Wednesday, September 19, 2018

Re-litigating the ACA repeal bills of 2017: Pre-existing conditions and beyond

In House and Senate races across the country, Republicans are being held to account for their support of last year's ACA repeal bills, the American Health Care Act (AHCA), which passed the House on May 4, and to a lesser extent, the parallel Better Care Reconciliation Act, which died in the Senate.

The fight often focuses on whether supporters voted to undermine protections for people with pre-existing conditions. The original AHCA, which never came to a vote because it lacked the votes to pass, maintained the ACA's guaranteed issue, modified community rating and Essential Health Benefits (EHBs). It passed only when Rep. Tom MacArthur, R-NJ3, introduced an amendment that won hard-right support by enabling states to open the door to medical underwriting -- and rewrite the EHBs.

MacArthur and allies argue that the door was only cracked a bit, and that those with pre-existing conditions were protected. Only those who had last been insured in the individual market and who failed to maintain continuous coverage could be subject to medical underwriting -- and the state had to establish a high risk pool or reinsurance program for those so exposed, tapping an $8 billion pool established by the bill.

This defense has been widely debunked, most recently by Washington Post fact-checker Glenn Kessler today. I'll get to that argument in a moment, as I have something to add. First, I want to reiterate that the whole argument is something of a diversion --- and, because Republicans have a superficially credible defense here, the argument serves their purposes.  Oddly, though, it arguably serves Democrats' purposes too, because a) they can win it, and b) the repeal bills' even more egregious outrages are difficult for Dems to spotlight.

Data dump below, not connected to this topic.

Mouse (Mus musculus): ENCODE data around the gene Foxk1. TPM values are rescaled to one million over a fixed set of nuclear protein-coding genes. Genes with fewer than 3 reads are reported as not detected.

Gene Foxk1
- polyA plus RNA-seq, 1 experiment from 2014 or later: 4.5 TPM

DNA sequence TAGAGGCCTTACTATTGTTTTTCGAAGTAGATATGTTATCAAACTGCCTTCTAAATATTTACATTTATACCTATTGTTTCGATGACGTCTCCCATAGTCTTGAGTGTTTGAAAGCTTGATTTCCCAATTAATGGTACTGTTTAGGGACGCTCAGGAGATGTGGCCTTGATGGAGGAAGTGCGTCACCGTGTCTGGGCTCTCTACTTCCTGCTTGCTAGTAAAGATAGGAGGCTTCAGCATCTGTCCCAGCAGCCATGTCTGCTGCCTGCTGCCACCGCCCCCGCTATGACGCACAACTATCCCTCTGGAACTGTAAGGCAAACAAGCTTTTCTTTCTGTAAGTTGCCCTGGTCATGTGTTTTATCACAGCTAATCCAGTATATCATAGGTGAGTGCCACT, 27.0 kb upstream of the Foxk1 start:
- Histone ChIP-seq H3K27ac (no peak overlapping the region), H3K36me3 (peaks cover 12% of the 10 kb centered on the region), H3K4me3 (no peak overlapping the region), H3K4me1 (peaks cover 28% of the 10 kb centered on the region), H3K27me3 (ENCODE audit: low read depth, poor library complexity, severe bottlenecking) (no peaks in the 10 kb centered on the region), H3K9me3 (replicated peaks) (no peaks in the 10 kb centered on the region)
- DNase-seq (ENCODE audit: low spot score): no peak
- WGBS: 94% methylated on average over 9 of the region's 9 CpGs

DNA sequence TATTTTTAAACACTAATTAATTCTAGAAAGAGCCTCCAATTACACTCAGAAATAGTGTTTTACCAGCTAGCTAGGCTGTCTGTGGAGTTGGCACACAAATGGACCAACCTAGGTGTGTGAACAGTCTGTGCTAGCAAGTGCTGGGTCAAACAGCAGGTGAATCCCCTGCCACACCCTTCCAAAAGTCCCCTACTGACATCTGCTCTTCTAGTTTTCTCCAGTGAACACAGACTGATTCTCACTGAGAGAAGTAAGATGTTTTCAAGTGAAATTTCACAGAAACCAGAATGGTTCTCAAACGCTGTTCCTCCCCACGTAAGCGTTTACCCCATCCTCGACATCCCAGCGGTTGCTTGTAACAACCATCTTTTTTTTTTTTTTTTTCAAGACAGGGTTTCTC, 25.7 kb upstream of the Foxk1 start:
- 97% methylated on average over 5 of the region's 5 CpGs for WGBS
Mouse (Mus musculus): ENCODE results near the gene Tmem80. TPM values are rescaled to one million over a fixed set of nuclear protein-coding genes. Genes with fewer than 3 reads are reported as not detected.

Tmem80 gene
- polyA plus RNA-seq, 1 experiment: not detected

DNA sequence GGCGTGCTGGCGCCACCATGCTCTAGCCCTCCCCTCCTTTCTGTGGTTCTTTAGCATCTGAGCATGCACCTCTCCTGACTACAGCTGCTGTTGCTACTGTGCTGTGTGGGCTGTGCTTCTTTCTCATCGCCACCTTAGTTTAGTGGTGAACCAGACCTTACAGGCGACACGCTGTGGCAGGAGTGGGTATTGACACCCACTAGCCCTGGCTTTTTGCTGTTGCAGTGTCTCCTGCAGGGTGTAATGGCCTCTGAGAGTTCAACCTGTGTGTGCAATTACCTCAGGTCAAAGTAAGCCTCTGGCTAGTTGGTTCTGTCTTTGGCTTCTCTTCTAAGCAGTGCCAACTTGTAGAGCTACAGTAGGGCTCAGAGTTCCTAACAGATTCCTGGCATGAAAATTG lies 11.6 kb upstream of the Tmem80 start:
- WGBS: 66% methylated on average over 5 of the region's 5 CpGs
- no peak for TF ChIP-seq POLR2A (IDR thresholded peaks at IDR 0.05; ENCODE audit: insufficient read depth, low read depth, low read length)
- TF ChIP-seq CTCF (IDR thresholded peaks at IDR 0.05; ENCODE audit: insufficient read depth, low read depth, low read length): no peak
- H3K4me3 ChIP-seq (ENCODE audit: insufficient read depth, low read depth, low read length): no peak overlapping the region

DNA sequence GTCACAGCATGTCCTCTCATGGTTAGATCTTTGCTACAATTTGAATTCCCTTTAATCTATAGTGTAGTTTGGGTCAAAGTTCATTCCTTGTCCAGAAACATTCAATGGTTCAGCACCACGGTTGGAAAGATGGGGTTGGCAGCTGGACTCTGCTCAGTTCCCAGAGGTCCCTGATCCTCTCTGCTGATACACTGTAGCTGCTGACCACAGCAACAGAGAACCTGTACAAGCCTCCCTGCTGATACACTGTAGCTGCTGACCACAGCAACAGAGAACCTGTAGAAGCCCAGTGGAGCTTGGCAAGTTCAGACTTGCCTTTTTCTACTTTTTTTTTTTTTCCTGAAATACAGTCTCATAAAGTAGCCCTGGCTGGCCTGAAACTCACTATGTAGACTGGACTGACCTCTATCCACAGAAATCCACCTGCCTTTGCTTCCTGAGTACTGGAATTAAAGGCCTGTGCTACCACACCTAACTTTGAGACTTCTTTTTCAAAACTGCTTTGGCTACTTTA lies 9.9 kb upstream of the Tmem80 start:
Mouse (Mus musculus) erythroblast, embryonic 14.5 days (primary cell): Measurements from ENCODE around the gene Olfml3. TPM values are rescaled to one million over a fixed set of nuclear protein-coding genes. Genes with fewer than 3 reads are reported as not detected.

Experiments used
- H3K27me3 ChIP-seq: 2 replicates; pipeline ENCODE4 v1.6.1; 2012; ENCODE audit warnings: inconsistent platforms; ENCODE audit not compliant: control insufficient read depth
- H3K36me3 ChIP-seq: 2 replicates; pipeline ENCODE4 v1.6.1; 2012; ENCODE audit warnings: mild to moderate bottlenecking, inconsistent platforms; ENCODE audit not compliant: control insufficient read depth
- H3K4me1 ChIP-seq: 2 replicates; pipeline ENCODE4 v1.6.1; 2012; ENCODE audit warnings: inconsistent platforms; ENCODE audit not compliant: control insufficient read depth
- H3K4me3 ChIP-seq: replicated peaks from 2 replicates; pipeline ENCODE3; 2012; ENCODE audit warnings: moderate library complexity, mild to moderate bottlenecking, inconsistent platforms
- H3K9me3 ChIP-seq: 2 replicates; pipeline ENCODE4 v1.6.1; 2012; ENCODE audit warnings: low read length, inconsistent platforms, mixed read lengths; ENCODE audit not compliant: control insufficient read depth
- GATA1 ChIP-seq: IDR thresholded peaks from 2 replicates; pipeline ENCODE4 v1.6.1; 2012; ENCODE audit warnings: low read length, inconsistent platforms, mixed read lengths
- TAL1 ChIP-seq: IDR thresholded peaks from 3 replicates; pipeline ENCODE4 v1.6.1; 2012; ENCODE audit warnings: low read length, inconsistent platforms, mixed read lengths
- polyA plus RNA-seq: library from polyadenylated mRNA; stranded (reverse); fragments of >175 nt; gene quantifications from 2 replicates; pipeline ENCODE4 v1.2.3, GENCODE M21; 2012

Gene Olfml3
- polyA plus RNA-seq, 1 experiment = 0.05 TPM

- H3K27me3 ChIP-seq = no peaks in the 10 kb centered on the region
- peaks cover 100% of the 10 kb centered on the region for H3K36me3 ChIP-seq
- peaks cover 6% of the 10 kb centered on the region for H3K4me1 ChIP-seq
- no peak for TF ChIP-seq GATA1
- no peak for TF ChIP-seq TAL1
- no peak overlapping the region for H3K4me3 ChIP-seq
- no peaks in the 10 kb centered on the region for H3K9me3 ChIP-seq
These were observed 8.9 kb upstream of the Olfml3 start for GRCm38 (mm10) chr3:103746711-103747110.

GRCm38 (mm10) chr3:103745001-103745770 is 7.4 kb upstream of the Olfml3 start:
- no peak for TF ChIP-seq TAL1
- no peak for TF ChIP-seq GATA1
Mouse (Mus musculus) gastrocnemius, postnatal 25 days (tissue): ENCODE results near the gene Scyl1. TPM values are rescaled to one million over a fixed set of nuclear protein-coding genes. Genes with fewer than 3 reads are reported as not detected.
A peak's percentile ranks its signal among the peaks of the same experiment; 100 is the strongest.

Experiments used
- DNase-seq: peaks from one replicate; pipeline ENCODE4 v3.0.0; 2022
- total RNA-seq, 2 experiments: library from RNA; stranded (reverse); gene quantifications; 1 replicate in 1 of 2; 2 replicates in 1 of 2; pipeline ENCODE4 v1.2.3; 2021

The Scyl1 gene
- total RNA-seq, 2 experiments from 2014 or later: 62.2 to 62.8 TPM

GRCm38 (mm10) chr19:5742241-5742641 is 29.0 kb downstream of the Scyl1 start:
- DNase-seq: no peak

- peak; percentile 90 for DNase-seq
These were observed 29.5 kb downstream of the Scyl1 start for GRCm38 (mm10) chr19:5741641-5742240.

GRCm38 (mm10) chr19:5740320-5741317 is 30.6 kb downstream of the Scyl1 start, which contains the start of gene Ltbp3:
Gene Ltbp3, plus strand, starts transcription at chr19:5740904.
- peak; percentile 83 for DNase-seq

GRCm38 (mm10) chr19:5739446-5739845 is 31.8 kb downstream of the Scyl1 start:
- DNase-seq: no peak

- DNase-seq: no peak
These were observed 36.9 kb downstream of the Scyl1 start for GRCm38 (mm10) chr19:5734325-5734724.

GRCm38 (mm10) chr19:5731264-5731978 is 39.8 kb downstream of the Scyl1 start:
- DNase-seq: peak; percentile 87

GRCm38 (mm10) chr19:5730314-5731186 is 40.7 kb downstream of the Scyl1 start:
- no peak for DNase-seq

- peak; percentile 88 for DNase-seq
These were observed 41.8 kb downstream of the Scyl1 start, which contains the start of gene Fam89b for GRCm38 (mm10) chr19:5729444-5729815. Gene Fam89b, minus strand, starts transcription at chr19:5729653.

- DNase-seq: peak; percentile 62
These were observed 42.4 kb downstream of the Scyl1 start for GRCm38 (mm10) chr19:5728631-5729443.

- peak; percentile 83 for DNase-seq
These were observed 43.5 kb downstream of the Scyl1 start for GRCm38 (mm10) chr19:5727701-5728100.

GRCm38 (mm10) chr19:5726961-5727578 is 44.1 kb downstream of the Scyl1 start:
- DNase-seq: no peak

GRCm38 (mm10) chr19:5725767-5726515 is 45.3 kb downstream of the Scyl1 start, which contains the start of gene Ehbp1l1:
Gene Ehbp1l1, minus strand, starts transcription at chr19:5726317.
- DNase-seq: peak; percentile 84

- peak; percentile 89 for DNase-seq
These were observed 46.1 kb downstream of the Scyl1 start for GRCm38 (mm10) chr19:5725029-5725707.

The AHCA would have reduced the ranks of insured Americans by 23 million, according to CBO estimate. It would have decimated publicly supported insurance (leaving aside tax subsidization of employer-sponsored insurance) for people with incomes below 200% of the Federal Poverty Level. That's one third of the population -- and, pre-ACA, 55% of the uninsured population.

The AHCA would have
  • Rolled back the ACA Medicaid expansion -- the primary engine of the ACA's reduction in the uninsured population. By CBO estimate, it would have reduced Medicaid enrollment by 14 million over ten years.
  • Imposed per capita caps on federal Medicaid spending, weakening a wide range of Medicaid programs (with the effects varying by state) that collectively insure 75 million Americans, including about 40% of the nation's children and over 60% of those in nursing homes. 
  • Reduced premium subsidies for most ACA marketplace recipients -- and wiped out Cost Sharing Reduction (CSR) subsidies, which make actual care affordable for about 5 million enrollees with incomes up to 200% FPL.  CSR reduces to deductibles roughly to a $0-500 range for enrollees up to 150% FPL and to $500-1000 for those in the 150-200% FPL range.